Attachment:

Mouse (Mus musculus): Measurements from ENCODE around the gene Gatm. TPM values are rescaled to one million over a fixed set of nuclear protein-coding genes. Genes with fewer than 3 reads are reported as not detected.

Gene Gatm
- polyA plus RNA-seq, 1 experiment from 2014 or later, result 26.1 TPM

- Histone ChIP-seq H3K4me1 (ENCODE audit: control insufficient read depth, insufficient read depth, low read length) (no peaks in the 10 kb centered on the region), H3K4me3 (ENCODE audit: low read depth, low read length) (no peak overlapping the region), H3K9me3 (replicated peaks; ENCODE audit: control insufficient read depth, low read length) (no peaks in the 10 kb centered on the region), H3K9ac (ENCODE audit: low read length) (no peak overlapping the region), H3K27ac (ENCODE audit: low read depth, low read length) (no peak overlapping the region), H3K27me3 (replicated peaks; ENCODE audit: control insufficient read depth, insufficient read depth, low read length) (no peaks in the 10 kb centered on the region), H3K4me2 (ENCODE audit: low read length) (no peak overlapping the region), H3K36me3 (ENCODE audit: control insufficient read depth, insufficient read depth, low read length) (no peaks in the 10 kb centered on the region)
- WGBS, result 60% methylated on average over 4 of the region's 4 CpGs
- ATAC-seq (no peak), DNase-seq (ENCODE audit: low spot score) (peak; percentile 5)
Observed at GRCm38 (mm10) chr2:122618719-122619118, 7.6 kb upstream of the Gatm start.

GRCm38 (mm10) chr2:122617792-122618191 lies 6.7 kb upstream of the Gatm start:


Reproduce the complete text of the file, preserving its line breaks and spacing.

Mouse (Mus musculus): Measurements from ENCODE around the gene Gatm. TPM values are rescaled to one million over a fixed set of nuclear protein-coding genes. Genes with fewer than 3 reads are reported as not detected.

Gene Gatm
- polyA plus RNA-seq, 1 experiment from 2014 or later, result 26.1 TPM

- Histone ChIP-seq H3K4me1 (ENCODE audit: control insufficient read depth, insufficient read depth, low read length) (no peaks in the 10 kb centered on the region), H3K4me3 (ENCODE audit: low read depth, low read length) (no peak overlapping the region), H3K9me3 (replicated peaks; ENCODE audit: control insufficient read depth, low read length) (no peaks in the 10 kb centered on the region), H3K9ac (ENCODE audit: low read length) (no peak overlapping the region), H3K27ac (ENCODE audit: low read depth, low read length) (no peak overlapping the region), H3K27me3 (replicated peaks; ENCODE audit: control insufficient read depth, insufficient read depth, low read length) (no peaks in the 10 kb centered on the region), H3K4me2 (ENCODE audit: low read length) (no peak overlapping the region), H3K36me3 (ENCODE audit: control insufficient read depth, insufficient read depth, low read length) (no peaks in the 10 kb centered on the region)
- WGBS, result 60% methylated on average over 4 of the region's 4 CpGs
- ATAC-seq (no peak), DNase-seq (ENCODE audit: low spot score) (peak; percentile 5)
Observed at GRCm38 (mm10) chr2:122618719-122619118, 7.6 kb upstream of the Gatm start.

GRCm38 (mm10) chr2:122617792-122618191 lies 6.7 kb upstream of the Gatm start: